Caryn Rivadeneira – Broke [Feature Review]

May 9, 2014


[easyazon_image add_to_cart=”default” align=”left” asin=”0830843116″ cloaking=”default” height=”160″ localization=”default” locale=”US” nofollow=”default” new_window=”default” src=”” tag=”douloschristo-20″ width=”107″]Page 2: Caryn Rivadeneira – Broke

Rivadeneira’s book offers a proposal, an answer, to these questions, but it’s painful answer. Sometimes we go broke because it’s in this very place we learn about God best. “In this season of spiritual and financial brokenness,” Rivadeneira writes, “in this time of longing to know what God was up to and to experience his goodness and presence, God worked me over by showing me where and how I could find him.” Financial desperation and hourly dependence upon the provision of God forces us put feet to our faith and what it is we really believe about the character of God. Does he hear me? Is he really dependable? How can I trust him when his ways are so mysterious? Is he really good? Is he even really there? In Broke, Rivadeneira grapples with these deep and difficult questions, reflecting upon them with the ease and simplicity of one who has labored long to understand them. She manages to do it, too, with both self-deprecation and humor.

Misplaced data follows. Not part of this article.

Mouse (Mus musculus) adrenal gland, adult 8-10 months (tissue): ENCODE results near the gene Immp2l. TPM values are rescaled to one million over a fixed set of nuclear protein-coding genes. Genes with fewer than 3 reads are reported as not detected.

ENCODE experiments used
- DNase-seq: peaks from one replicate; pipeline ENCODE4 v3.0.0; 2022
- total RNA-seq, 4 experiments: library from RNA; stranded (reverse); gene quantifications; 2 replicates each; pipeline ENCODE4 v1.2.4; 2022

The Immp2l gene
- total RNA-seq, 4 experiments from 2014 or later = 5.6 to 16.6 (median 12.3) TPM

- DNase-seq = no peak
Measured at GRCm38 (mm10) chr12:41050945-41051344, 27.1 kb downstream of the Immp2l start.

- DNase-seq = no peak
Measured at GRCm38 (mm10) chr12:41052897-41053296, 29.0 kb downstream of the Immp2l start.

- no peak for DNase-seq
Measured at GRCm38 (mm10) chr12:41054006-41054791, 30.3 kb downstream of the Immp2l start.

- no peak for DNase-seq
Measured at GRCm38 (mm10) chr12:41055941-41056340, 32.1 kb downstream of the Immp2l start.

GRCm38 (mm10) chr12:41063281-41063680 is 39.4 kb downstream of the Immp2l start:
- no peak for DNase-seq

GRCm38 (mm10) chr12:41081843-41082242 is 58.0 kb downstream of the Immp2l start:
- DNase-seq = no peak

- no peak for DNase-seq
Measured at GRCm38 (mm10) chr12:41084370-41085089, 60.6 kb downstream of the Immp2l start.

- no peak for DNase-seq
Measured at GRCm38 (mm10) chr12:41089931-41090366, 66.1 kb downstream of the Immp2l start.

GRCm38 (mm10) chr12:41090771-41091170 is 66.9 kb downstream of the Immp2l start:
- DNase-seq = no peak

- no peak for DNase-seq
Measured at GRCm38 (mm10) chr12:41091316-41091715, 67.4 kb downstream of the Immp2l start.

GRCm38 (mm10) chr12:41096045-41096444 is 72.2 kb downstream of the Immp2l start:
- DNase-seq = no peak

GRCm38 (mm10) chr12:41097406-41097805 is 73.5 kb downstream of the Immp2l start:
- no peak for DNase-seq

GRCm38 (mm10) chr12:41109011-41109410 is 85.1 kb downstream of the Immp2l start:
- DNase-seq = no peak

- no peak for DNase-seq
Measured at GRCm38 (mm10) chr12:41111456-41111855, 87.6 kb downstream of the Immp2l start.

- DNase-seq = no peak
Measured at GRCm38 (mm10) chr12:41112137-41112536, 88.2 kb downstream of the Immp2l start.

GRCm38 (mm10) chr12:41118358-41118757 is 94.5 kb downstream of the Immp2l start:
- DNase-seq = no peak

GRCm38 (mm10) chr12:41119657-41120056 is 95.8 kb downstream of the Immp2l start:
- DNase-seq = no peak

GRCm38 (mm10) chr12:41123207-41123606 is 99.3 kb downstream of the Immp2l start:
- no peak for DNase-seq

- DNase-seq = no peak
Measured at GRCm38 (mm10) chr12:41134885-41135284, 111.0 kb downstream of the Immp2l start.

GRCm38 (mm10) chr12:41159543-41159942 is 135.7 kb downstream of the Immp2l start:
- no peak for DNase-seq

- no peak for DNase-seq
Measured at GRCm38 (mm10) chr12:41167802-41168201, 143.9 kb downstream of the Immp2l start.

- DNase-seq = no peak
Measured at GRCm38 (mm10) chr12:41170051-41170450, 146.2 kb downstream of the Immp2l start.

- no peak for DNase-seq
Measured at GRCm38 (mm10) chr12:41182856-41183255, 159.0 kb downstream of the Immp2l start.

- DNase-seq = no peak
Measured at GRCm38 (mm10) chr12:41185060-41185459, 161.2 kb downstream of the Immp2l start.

Broke isn’t a book that will get you un-broke. It’s not a bag of tricks to help you setback on the fiscal track. You won’t find tips for praying the Jabez prayer in just the right position to receive bucket loads of cash. Rivadeneira doesn’t tell you “it’s God’s will for you to live in prosperity instead of poverty.” She doesn’t tell you that God is about to bless you with a $1.7 million dollar home. If you’re looking for that, you’re in for a disappointment. But what Rivadeneira offers up in Broke is far more valuable: how suffering, borne well, transforms us, shapes us, into people who understand and know God in greater ways than we can ever have anticipated. In one perspicacious analogy, Rivadeneira likens the experience of going broke and crying out to God to letting her oldest, toddler boy finally “cry it out.” A world-renowned pediatrician told her there was a difference between “making a child cry” and “letting a child cry.” Our children will cry for many reasons in their life, and sometimes there are good reasons for letting them cry. In her son’s case, allowing his tears gave him the chance to learn to sleep well. Just so, God doesn’t cause seasons of financial desperation, but he allows them, for good reason: to know him better. “But let him who boasts boast in this,” Jeremiah 9:24 proclaims, “that he understands and knows me, that I am the LORD who practices steadfast love, justice, and righteousness in the earth. For in these things I delight, declares the LORD.”